Published Sept. 4, 2005
Columbia’s mayor is as weak as they come. We’re not bad-mouthing Bob Coble. We’re referring to the weak position any mayor under the council-manager system inherits. If voters who choose Columbia’s mayor think they’re electing a leader empowered to enact change, they’re sadly mistaken.
Columbia’s form of government is designed to limit the mayor’s power to act as an executive.
Over the years, many have wondered why Columbia was slow to take off. Some of it was timing and resources. But a lot of it was the city’s form of government. The council-manager form is a slow-plodding structure under which it’s hard to tell who is in charge. An unelected — often little-known — manager does the hiring and firing, proposes a budget and controls day-to-day operations. If the ball is dropped, the mayor—- a glorified council member who cuts ribbons — can plead a lack of power. So can the city manager. Council members, four of whom are elected from districts, can also dodge accountability under this system.
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From Vista development to streetscaping downtown and in Five Points to a planned development at the old CCI property to a large-scale project at Bull Street, Columbia is experiencing unprecedented growth. The city has added a convention center and is awaiting the construction of an accompanying hotel. New homes are being built to replace the old Saxon Homes public housing community, and a new wellness center is being built to replace the old Drew Park. A mixed-use development will be built at the old Hendley Homes site along Rosewood Drive. The University of South Carolina is planning a new baseball stadium. Better still, USC plans a research campus that could make for dramatic change in the city’s fate.
With so much afoot — and so much untapped potential — it’s essential for Columbia to have the right governing structure to manage this growth.
But there is no one empowered to speak and act with authority. There is no stated vision, and no clear way to translate any vision into reality. The result is indecision and missed opportunities that hinder progress.
We believe Columbia would benefit from a system in which the mayor is the chief operating officer as well as the person people look to for leadership and vision. The mayor should appoint and remove employees, supervise departments and submit the budget to the council.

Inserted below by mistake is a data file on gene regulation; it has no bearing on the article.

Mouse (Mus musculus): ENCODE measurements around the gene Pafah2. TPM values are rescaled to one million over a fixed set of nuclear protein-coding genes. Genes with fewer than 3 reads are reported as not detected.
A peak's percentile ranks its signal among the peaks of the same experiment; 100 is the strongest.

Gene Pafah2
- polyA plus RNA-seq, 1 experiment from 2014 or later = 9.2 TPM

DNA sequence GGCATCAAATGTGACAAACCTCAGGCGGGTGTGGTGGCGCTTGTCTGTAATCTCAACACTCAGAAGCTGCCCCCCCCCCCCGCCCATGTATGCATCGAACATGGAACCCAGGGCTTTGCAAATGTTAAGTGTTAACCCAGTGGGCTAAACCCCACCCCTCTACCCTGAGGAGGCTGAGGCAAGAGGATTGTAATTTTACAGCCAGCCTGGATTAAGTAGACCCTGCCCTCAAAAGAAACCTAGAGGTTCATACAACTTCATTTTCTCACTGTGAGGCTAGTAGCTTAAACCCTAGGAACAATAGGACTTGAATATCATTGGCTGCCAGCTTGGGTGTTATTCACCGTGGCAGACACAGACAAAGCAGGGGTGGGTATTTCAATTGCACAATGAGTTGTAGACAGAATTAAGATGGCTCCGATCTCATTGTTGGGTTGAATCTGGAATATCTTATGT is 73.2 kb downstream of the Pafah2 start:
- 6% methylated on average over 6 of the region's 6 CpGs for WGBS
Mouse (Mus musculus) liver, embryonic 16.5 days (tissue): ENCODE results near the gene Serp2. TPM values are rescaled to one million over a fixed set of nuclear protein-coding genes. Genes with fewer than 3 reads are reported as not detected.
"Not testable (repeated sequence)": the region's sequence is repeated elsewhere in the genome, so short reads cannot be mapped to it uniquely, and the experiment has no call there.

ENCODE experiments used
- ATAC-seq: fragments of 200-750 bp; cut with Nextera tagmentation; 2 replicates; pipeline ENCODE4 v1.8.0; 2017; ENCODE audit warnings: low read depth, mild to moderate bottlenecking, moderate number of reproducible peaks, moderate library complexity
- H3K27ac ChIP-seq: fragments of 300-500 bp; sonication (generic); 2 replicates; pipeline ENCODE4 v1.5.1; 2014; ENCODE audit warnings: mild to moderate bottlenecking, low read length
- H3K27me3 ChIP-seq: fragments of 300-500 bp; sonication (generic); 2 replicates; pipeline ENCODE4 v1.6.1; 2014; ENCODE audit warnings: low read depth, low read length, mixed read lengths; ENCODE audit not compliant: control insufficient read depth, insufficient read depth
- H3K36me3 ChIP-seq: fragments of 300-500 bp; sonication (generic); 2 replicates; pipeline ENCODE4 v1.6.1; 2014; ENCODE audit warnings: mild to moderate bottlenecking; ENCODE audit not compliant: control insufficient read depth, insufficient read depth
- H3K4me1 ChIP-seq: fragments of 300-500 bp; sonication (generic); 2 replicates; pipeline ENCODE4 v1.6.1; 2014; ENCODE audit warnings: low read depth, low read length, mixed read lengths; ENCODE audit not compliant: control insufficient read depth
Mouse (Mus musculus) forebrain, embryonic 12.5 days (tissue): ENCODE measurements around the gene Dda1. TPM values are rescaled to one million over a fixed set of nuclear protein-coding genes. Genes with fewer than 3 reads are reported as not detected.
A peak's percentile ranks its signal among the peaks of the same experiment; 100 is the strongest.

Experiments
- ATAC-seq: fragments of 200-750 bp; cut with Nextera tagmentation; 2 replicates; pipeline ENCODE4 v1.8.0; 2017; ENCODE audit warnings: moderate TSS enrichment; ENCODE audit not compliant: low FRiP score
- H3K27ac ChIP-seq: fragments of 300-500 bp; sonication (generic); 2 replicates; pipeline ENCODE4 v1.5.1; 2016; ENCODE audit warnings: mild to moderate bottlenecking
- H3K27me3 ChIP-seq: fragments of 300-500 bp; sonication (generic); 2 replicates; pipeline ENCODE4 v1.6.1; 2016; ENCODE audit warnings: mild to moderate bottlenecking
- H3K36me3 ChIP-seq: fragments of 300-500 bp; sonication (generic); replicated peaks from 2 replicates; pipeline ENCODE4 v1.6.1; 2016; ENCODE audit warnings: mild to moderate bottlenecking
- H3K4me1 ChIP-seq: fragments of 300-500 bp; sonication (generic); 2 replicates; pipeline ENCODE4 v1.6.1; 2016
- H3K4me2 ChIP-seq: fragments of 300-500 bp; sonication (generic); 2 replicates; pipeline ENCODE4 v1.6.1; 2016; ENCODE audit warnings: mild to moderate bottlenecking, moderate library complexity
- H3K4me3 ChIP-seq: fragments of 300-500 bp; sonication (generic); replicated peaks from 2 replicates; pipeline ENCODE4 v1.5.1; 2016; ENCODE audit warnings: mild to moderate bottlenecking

There have been multiple attempts over the years to change the form of governance, whether through city-county consolidation or the election of a strong mayor.
Consolidation has some intriguing elements well worth considering, but it faces tremendous political and legal hurdles. Considering that, it’s essential that Columbia’s governmental structure provide the best possible opportunity to promote progress.
For months, a commission has been studying the city’s government. The group is racially diverse and balanced. It includes business people and community and civic leaders. Some favor a change; others do not.
Voters are interested in change. A poll by Richard Quinn & Associates found 60 percent of active city voters favor a strong elected mayor.
The study commission’s job has been to review all possibilities, hold community discussions and make a recommendation to the council. One option is to keep the council-manager form. At least two others would give the mayor more power: Under the strong-mayor form, an elected mayor hires and fires department heads and presents a budget. This would have to be approved in a local referendum. The mayor-council-manager form would allow the mayor to hire a city manager, with advice and consent of council; the mayor would have veto power and could fire the manager. This would require a change in state law and a referendum. The commission is also to consider consolidation.
The commission is to make a recommendation in October. We commend those who have graciously served on the commission. They have the opportunity to make a tremendous difference in the life of the city. We hope they look beyond the desires of particular constituencies they may represent, and consider the good of the whole community. If Columbia continues to be reactive instead of proactive, entrenched instead of visionary, it will continue to be a nice place to live that few will want to visit or move their business to.
A strong mayor would be empowered to change that. In addition to leading the charge on economic development, a strong mayor could lift up all the city’s neighborhoods, promote diversity, run day-to-day operations and hire capable staff. Above all, he or she could set out a vision of a better city, and lead in making it a reality.